Nov 12, 2010 5:48 PM by Marnee Banks (Helena)
Students from across Montana came to Helena on Friday to share their ideas about how to improve graduation rates in the state.
Superintendent of Public Instruction Denise Juneau heard from 40 students during the first-ever statewide Student Advisory Board meeting.
Kids from Missoula to Eureka to Wibaux met at Carroll College and offered advice and ideas to Juneau about how the Office of Public Instruction could improve their "Graduation Matters Montana" initiative.
Ideas ranged from more hands-on learning to improving class schedules.
Cody Preston, a Helena High School senior, explained, "I got involved because I want to decrease the number of drop-outs and want to increase the people who graduate every year from schools."
Juneau noted, "A lot of times we sit in meetings, in workshops, and conferences with adults trying to make decisions about how best to keep students in school, what they should be learning and how they should be learning, and very rarely do we ask the people who we are trying to affect the most through direct question of how are things working."
More than 30 schools were represented at the meeting.
Juneau says she will take all the ideas back to OPI and even to the state Legislature.
(November 10, 2010) Denise Juneau, the Montana Superintendent of Public Instruction, will convene the first-ever State Superintendent’s Student Advisory Board on Friday, November 12th, in Helena at Carroll College.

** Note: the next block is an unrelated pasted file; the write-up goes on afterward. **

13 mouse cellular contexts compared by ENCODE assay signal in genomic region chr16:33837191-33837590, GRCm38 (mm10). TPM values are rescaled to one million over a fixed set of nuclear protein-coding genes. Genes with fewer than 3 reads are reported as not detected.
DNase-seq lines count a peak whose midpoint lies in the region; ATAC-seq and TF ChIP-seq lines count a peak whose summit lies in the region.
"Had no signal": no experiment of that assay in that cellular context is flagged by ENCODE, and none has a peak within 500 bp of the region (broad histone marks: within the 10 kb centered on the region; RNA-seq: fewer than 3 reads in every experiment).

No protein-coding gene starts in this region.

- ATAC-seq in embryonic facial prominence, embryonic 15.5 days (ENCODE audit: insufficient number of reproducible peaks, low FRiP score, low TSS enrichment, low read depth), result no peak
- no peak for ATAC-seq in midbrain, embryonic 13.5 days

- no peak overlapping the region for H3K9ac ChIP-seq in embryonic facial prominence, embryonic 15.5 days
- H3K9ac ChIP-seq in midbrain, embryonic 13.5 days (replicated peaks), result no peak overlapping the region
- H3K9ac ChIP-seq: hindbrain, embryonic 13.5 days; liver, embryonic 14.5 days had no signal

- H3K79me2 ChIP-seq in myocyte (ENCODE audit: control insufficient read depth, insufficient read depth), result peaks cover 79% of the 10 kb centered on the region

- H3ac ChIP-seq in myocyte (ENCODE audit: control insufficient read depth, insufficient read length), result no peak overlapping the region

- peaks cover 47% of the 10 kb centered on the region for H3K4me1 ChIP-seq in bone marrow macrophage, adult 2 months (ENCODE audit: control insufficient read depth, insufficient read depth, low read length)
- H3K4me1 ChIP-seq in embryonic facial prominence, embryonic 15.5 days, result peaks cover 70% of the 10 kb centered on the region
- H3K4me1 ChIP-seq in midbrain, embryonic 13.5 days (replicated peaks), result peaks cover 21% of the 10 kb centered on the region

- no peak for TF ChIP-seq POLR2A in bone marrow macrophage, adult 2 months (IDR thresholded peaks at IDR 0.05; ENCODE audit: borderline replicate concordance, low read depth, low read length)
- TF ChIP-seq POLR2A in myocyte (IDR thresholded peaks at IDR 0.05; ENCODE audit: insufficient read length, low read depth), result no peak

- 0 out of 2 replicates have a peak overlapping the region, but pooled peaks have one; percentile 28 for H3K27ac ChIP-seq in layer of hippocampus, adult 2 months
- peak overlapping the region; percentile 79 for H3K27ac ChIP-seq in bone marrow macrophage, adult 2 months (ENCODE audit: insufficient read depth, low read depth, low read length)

The board consists of 40 high school students from 31 Montana schools that represent more than 140,000 students (K-12) across the Treasure State.
The board’s first mission is to advise Juneau on "Graduation Matters Montana," an initiative aimed at increasing the number of Montana students who graduate from high school through collaborative partnerships with schools, community organizations, businesses, and youth.
Student Advisory Board members were nominated by local school and community members, and also had to apply for selection to the board.
The board members, in grades 9–12, are travelling from rural communities such as Wibaux and Poplar and from larger communities such as Billings and Missoula.
“We are all well aware of the serious consequences of young people not receiving a high school diploma,” Juneau said. “I believe students are the most important voice in helping us to best address this issue, and the Student Summit will begin an overdue conversation about what is working and what needs to improve.”